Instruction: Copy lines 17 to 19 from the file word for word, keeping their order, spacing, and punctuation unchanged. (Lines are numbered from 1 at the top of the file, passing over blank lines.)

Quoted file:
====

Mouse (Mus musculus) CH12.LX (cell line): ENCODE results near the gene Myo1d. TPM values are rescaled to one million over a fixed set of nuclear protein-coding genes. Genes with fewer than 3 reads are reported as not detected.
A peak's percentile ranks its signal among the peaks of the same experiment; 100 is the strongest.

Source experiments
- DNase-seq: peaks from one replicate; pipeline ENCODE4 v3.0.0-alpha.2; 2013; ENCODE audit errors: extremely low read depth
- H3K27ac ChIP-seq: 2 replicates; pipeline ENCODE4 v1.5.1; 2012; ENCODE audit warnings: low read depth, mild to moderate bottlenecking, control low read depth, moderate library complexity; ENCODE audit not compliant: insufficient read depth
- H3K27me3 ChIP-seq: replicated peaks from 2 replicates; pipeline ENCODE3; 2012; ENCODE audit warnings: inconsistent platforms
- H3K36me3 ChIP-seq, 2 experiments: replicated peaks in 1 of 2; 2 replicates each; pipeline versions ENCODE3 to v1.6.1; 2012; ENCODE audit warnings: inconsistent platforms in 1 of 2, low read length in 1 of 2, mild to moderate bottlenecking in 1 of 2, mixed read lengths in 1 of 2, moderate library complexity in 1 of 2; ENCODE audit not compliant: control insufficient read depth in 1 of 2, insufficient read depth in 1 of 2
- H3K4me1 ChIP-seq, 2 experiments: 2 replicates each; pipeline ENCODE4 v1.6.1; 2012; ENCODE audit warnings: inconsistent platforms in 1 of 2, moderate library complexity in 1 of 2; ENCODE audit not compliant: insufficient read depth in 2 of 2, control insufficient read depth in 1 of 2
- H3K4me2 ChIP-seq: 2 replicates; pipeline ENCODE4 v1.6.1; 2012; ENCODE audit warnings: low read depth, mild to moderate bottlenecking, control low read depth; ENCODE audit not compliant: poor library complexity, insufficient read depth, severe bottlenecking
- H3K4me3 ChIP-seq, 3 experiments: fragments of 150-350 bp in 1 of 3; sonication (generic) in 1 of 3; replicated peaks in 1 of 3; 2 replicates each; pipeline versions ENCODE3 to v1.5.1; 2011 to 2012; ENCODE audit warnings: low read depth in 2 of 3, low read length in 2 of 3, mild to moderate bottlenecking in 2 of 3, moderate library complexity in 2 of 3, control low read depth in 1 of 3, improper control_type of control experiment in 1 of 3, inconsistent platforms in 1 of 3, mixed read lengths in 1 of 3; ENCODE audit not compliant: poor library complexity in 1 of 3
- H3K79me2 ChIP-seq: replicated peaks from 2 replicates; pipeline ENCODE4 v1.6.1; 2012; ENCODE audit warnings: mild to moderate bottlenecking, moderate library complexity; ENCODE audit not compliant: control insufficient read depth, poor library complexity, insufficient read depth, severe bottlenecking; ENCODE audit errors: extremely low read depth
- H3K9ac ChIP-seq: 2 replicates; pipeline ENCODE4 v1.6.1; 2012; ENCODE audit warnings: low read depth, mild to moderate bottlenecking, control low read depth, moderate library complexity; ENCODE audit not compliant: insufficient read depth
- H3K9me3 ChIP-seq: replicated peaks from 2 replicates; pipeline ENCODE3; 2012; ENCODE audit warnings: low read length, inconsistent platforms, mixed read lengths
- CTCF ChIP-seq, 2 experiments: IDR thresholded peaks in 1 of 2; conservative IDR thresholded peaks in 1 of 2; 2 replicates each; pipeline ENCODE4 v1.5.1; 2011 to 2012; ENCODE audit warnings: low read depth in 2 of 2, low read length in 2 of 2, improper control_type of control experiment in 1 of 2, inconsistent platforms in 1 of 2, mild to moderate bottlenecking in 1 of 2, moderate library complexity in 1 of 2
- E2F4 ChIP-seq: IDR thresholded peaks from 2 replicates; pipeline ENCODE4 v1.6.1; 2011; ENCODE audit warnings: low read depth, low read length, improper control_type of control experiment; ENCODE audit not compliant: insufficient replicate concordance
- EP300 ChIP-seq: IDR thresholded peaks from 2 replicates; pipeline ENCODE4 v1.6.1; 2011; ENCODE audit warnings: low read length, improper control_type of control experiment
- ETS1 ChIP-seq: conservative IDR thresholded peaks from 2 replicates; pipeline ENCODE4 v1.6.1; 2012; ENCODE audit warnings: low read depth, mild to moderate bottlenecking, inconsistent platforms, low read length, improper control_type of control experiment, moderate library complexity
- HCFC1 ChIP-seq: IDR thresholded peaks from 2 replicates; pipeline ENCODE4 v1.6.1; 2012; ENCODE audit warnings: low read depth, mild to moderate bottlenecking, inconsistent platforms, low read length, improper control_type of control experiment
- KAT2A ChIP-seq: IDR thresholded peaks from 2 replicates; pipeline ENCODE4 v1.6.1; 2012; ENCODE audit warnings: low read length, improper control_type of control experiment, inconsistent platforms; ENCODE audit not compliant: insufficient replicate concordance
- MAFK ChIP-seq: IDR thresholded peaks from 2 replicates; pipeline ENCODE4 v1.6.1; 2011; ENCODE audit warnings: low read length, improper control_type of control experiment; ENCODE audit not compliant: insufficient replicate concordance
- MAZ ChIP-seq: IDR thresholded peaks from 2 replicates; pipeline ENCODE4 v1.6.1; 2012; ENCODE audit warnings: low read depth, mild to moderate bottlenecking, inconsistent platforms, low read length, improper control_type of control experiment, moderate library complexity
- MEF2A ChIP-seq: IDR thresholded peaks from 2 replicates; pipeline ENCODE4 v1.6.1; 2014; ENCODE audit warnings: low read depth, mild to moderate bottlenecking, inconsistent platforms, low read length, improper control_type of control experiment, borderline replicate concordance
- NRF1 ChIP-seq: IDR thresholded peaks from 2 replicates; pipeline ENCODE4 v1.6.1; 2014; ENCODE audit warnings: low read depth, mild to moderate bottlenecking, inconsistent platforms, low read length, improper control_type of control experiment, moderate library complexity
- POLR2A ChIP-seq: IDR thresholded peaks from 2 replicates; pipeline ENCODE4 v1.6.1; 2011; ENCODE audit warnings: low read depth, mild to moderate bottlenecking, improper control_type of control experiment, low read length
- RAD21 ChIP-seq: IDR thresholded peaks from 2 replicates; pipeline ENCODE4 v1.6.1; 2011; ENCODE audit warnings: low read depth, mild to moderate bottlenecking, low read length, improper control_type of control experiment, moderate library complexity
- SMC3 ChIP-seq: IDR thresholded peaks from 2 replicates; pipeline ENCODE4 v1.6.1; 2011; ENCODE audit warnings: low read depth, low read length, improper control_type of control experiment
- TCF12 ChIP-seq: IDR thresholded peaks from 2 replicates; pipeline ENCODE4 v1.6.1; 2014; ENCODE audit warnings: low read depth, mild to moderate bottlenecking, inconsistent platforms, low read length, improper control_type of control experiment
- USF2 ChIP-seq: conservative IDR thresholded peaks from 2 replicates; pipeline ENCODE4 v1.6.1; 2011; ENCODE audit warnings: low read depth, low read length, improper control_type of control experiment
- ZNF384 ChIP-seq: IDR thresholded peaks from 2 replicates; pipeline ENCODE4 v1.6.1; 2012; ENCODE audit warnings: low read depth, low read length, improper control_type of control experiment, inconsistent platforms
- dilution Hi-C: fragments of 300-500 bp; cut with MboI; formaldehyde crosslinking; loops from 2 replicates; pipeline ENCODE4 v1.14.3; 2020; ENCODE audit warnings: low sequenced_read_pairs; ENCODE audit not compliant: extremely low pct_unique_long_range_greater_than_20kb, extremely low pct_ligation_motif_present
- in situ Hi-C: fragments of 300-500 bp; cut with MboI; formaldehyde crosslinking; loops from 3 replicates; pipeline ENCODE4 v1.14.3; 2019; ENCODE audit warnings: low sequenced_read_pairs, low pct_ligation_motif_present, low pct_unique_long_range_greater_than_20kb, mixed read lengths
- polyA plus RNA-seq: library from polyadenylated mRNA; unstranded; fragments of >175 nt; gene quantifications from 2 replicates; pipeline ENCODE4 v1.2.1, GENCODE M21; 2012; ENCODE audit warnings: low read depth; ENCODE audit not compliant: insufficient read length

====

- ETS1 ChIP-seq: conservative IDR thresholded peaks from 2 replicates; pipeline ENCODE4 v1.6.1; 2012; ENCODE audit warnings: low read depth, mild to moderate bottlenecking, inconsistent platforms, low read length, improper control_type of control experiment, moderate library complexity
- HCFC1 ChIP-seq: IDR thresholded peaks from 2 replicates; pipeline ENCODE4 v1.6.1; 2012; ENCODE audit warnings: low read depth, mild to moderate bottlenecking, inconsistent platforms, low read length, improper control_type of control experiment
- KAT2A ChIP-seq: IDR thresholded peaks from 2 replicates; pipeline ENCODE4 v1.6.1; 2012; ENCODE audit warnings: low read length, improper control_type of control experiment, inconsistent platforms; ENCODE audit not compliant: insufficient replicate concordance